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Regional and Mesoscale Meteorology Branch

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East Coast Weather….

Posted On: March 2, 2018 - By: Barbra Lashbrook

Winter Storm Riley inundated the northeast United States with strong winds, storm surge and high amounts of rain and snow. Current snowfall totals over the northeast can be seen via the National Weather Service – Snowfall Reports web-link.  The screenshot below, shows the snowfall distribution over the northeastern United States, with current snowfall observations (as of 2230 UTC, 2 March 2018) ranging from just a few inches (blue colors) to over 20 (red, maroon colors) in some areas!

A Near-Constant Contrast (NCC) image (below) taken at 0645 UTC, 2 March 2018, shows the large, areal extent of Riley, as Riley produced damaging winds and power outages across the northeast. Corresponding cloud cover (reflected light sources) and city lights (emitted light sources) can be also be seen in the imagery.

Another feature to highlight in the NCC imagery is the cold front across the state of Florida. Using the same image from above and zooming in to the state of Florida, notice the ambient cloud cover and elongated line of clouds, expressed horizontally.  Although this is a static image at 0645 UTC, 2 March 2018, one can verify the elongated line of clouds is a cold front passing through the state, via surface observations.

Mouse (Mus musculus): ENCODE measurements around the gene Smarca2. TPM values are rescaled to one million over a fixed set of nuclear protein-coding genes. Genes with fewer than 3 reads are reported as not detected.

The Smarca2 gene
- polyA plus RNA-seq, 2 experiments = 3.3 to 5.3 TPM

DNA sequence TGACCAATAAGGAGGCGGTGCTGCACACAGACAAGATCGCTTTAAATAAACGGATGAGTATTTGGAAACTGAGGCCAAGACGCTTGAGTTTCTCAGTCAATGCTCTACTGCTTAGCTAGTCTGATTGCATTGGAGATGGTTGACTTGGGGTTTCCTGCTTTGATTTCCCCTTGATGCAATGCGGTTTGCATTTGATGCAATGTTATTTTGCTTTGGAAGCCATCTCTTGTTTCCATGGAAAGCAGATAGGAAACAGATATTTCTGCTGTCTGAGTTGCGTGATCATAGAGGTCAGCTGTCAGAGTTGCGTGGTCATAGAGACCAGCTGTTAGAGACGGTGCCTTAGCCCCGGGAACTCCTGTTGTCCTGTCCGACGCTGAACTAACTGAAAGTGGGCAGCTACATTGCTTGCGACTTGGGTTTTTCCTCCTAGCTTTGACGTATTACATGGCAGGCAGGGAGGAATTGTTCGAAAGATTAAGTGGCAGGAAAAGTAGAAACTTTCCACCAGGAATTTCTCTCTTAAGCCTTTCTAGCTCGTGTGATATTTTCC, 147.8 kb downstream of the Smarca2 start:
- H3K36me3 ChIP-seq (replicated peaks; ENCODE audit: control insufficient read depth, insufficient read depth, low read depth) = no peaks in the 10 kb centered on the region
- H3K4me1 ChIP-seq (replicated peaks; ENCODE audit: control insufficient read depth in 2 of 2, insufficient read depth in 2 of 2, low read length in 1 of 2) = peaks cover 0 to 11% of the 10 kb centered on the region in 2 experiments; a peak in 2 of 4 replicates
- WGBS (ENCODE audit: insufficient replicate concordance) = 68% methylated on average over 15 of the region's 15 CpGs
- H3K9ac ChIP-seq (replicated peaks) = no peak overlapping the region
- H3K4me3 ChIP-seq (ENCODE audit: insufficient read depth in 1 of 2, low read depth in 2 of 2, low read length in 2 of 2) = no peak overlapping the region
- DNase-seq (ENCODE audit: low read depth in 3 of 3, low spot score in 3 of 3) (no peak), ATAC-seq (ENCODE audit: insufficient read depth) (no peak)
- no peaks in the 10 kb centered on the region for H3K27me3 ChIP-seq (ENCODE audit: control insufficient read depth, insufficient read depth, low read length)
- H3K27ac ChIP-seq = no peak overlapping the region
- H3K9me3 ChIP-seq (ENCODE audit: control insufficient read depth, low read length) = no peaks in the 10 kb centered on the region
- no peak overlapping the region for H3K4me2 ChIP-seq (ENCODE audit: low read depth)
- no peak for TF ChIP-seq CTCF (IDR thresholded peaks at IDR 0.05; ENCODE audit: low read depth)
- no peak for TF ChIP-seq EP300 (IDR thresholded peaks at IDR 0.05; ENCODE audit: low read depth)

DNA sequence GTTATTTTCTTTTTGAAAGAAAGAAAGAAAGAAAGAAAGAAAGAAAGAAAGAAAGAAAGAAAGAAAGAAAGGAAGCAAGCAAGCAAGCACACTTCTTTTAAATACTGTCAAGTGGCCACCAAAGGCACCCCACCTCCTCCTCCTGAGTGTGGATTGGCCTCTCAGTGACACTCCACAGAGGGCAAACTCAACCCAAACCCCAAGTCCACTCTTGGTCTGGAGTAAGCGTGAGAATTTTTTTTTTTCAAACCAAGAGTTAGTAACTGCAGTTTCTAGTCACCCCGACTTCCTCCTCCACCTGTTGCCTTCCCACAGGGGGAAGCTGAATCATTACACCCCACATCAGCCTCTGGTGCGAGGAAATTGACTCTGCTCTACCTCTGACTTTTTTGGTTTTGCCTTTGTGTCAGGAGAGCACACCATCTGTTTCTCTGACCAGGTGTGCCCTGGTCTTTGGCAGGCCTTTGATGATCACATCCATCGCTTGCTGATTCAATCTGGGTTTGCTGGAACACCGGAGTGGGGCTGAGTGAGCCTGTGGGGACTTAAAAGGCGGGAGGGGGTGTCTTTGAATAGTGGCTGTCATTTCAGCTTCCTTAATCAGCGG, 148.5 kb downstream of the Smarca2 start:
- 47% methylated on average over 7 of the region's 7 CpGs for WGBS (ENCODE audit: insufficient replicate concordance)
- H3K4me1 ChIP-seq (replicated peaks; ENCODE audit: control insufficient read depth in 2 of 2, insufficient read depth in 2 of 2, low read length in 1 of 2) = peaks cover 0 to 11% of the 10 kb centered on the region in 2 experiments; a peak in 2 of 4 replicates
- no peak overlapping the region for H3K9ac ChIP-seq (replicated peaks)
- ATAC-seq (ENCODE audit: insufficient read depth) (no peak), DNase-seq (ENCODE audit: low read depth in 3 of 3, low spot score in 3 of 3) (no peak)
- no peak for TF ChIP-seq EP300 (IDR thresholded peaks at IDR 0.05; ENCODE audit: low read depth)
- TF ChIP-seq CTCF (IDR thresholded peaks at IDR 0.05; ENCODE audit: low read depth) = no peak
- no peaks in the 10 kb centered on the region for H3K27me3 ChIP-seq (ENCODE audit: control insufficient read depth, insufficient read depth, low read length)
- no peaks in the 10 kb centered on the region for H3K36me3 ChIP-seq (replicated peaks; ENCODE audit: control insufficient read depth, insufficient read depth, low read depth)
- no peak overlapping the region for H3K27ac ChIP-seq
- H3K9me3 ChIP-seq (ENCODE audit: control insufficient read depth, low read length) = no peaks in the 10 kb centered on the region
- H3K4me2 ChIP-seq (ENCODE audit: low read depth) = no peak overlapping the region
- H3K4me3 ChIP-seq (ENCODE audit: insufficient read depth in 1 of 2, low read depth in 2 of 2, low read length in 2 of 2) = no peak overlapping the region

Using surface observations at a similar time stamp (0658 UTC, 2 March 2018), there is a dramatic shift in winds, from north-northwesterly in northern Florida, to west-southwesterly winds in southern Florida (see red circle). The rapid change in wind direction is an indication of a front moving through the area, in this case, a cold front.

To see the cold front advect south, through the state of Florida, see the following animation. Notice the change in air temperatures (values in red), from low-to-mid 70’s to the upper 50’s, and lower 60’s. Animation is from 0058-1458 UTC, 2 March 2018. (Images courtesy of RAP Real Time Weather data)

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